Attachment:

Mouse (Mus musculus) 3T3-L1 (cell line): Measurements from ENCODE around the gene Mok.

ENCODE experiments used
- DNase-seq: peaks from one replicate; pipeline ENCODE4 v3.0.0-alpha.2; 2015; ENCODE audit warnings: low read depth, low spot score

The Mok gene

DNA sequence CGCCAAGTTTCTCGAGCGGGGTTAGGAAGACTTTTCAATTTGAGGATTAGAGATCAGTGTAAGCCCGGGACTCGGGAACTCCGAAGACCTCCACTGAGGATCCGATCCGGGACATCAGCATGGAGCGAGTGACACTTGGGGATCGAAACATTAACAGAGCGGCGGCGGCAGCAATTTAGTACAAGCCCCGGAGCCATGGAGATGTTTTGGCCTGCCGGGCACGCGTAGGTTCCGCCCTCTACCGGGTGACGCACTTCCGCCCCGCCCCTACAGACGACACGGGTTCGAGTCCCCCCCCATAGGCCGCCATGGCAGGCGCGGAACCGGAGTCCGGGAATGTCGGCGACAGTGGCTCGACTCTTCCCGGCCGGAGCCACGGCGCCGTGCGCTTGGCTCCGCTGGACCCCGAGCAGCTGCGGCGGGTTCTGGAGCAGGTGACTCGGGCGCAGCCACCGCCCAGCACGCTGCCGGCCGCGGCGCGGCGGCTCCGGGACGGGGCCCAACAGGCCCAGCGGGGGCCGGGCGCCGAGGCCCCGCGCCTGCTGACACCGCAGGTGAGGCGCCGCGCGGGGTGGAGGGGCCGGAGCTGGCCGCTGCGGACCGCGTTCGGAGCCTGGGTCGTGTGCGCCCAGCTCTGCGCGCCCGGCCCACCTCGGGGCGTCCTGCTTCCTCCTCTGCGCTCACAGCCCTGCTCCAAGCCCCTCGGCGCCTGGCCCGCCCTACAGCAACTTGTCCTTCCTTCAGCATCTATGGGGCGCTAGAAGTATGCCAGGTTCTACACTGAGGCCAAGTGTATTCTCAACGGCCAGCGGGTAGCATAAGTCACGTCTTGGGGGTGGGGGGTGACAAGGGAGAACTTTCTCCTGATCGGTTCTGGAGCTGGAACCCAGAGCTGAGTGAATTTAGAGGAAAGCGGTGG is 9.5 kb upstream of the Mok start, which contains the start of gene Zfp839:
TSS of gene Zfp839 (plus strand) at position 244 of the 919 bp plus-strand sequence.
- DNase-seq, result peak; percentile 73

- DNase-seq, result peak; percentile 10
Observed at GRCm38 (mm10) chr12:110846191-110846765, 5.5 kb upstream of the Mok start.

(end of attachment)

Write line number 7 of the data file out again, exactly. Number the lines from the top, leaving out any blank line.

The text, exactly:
- DNase-seq, result peak; percentile 73